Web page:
Connecting today's climates to future climate analogs to facilitate movement of species under climate change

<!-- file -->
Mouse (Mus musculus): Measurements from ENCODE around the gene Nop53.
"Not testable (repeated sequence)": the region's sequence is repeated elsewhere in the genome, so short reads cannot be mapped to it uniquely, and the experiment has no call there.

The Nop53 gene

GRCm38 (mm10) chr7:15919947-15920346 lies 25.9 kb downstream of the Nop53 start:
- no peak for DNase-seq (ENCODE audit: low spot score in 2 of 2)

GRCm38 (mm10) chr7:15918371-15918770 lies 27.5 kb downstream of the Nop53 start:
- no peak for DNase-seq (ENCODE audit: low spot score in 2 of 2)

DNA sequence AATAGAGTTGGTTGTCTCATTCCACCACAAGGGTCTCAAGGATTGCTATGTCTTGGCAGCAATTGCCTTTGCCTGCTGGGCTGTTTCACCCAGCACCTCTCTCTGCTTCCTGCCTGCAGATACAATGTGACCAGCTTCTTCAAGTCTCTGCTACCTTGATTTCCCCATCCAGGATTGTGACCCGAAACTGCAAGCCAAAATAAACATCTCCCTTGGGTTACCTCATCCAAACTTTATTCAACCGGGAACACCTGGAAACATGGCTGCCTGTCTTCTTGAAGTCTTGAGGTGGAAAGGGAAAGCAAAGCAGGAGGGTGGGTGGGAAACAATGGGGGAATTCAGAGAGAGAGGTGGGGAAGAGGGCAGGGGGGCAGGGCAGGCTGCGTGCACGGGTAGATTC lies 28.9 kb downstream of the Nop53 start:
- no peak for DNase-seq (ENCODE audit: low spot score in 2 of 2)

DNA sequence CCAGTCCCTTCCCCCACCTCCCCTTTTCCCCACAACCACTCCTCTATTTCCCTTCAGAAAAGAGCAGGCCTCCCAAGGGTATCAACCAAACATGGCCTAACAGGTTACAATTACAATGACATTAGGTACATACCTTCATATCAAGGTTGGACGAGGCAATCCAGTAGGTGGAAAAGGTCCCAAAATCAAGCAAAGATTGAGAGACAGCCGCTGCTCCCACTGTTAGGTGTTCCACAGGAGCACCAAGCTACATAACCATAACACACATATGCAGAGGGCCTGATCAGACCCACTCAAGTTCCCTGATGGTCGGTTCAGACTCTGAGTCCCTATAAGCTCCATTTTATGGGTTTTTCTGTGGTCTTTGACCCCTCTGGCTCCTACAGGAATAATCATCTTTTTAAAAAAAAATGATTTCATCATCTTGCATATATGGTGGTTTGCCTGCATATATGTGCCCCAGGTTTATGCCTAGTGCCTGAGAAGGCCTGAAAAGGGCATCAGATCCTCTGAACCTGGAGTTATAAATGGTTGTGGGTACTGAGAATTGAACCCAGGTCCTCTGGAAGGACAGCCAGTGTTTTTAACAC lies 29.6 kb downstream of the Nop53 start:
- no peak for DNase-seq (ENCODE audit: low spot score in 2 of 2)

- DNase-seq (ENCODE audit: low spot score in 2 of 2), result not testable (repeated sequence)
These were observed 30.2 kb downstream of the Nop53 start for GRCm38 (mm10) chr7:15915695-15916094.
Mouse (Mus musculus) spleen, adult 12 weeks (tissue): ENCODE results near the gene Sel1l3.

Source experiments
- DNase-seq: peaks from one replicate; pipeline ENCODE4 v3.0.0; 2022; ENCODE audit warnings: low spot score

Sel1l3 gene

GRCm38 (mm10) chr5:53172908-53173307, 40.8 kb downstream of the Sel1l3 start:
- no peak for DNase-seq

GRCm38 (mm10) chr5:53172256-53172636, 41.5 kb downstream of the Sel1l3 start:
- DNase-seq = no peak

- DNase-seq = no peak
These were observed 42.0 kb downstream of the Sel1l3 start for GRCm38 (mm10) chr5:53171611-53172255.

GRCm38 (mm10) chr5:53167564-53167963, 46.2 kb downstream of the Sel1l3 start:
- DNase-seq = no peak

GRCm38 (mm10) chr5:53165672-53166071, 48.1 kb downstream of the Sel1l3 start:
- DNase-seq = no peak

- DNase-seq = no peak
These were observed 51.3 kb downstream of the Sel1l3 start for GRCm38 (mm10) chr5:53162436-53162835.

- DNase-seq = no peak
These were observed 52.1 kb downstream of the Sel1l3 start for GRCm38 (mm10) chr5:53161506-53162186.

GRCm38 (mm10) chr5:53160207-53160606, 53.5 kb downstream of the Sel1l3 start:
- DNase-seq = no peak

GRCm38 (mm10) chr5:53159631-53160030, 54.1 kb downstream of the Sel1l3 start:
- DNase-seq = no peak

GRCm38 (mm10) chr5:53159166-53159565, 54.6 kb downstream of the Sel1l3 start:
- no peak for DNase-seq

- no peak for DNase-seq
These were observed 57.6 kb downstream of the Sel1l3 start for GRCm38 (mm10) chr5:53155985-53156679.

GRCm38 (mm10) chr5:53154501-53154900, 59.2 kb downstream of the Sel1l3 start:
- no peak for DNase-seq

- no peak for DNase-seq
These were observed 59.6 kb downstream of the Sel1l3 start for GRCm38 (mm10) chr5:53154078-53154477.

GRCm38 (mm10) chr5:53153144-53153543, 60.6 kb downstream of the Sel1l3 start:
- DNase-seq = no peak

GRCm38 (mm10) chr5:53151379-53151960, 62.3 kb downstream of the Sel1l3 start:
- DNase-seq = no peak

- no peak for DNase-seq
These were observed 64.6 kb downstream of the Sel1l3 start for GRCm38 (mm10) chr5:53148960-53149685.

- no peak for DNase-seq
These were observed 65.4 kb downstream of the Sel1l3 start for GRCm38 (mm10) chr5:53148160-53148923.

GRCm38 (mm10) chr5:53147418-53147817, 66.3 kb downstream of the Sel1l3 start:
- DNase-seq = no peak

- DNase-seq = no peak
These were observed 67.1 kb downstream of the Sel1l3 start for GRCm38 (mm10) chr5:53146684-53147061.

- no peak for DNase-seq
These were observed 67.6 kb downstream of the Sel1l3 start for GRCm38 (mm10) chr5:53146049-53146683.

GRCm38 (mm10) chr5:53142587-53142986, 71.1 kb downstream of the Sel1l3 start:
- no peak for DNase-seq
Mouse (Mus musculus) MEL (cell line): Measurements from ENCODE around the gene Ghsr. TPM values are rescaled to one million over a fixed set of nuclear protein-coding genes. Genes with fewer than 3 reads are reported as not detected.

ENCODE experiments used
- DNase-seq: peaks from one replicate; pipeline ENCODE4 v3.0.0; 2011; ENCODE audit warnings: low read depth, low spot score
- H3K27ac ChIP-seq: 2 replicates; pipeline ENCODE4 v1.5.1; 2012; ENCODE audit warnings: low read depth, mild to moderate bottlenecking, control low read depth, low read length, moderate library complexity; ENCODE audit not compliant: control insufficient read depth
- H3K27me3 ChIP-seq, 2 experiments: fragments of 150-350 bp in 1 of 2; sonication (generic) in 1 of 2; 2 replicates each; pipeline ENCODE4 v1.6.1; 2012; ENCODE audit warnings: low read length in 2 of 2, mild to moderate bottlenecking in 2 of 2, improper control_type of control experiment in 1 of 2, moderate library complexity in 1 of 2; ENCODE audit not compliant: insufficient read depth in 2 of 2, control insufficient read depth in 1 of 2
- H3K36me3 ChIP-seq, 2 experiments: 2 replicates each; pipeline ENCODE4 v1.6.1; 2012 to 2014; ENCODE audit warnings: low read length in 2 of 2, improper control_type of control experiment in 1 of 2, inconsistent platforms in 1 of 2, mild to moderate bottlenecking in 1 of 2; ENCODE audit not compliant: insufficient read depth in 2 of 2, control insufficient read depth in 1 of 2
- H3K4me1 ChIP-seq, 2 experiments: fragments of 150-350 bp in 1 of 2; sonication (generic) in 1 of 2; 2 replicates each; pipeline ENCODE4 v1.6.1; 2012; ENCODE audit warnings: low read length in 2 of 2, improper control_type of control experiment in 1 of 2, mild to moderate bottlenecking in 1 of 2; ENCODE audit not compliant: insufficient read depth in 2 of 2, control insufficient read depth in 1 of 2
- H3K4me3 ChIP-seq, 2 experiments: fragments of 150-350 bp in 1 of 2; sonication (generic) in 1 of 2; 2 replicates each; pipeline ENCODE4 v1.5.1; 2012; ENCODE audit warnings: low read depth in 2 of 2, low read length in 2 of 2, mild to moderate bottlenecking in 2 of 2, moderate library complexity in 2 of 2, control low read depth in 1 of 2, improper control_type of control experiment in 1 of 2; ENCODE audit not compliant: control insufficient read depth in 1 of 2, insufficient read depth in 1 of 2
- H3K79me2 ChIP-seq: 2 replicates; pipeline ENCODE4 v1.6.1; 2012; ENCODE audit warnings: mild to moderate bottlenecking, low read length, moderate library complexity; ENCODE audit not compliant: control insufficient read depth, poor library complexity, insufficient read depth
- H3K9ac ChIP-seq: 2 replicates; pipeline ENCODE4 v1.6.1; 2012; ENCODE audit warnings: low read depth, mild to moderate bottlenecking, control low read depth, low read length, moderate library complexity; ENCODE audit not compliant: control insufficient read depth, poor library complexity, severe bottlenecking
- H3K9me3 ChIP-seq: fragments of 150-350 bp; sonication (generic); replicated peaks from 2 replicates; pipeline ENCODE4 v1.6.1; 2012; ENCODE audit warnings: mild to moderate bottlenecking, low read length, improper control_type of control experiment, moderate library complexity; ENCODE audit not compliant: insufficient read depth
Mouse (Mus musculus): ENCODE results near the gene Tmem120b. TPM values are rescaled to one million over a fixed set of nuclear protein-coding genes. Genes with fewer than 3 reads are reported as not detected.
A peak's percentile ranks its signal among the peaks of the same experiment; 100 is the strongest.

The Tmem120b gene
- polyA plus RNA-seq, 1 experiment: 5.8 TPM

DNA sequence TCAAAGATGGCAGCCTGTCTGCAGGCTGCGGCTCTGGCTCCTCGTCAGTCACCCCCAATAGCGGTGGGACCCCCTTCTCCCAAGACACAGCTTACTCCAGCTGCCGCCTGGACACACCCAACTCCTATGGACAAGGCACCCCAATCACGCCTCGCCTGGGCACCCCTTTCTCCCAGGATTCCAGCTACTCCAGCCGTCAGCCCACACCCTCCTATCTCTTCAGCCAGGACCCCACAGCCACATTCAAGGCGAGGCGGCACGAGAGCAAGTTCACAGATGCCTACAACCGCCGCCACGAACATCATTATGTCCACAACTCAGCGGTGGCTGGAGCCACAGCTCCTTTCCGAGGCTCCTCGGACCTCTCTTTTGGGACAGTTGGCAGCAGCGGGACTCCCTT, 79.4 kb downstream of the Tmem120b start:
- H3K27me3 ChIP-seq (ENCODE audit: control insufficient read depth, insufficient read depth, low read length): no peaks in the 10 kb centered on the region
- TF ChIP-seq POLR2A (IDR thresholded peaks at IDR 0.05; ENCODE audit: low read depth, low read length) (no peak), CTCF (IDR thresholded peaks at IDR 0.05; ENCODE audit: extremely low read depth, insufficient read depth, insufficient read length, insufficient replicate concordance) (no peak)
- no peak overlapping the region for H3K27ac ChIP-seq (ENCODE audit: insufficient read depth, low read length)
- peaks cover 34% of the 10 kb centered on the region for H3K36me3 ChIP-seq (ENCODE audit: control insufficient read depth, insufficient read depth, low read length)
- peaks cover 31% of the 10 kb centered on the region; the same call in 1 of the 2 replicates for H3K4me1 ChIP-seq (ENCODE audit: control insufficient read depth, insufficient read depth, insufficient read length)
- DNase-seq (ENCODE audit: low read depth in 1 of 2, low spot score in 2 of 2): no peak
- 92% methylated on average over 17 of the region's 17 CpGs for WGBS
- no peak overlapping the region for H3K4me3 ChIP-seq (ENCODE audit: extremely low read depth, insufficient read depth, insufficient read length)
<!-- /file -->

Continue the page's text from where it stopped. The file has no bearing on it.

Increasing connectivity is an important strategy for facilitating species range shifts and maintaining biodiversity in the face of climate change. To date, however, few researchers have included future climate projections in efforts to prioritize areas for increasing connectivity. We identified key areas likely to facilitate climate‐induced species’ movement across western North America. Using historical climate data sets and future climate projections, we mapped potential species’ movement routes that link current climate conditions to analogous climate conditions in the future (i.e., future climate analogs) with a novel moving‐window analysis based on electrical circuit theory. In addition to tracing shifting climates, the approach accounted for landscape permeability and empirically derived species’ dispersal capabilities. We compared connectivity maps generated with our climate‐change‐informed approach with maps of connectivity based solely on the degree of human modification of the landscape. Including future climate projections in connectivity models substantially shifted and constrained priority areas for movement to a smaller proportion of the landscape than when climate projections were not considered. Potential movement, measured as current flow, decreased in all ecoregions when climate projections were included, particularly when dispersal was limited, which made climate analogs inaccessible. Many areas emerged as important for connectivity only when climate change was modeled in 2 time steps rather than in a single time step. Our results illustrate that movement routes needed to track changing climatic conditions may differ from those that connect present‐day landscapes. Incorporating future climate projections into connectivity modeling is an important step toward facilitating successful species movement and population persistence in a changing climate.
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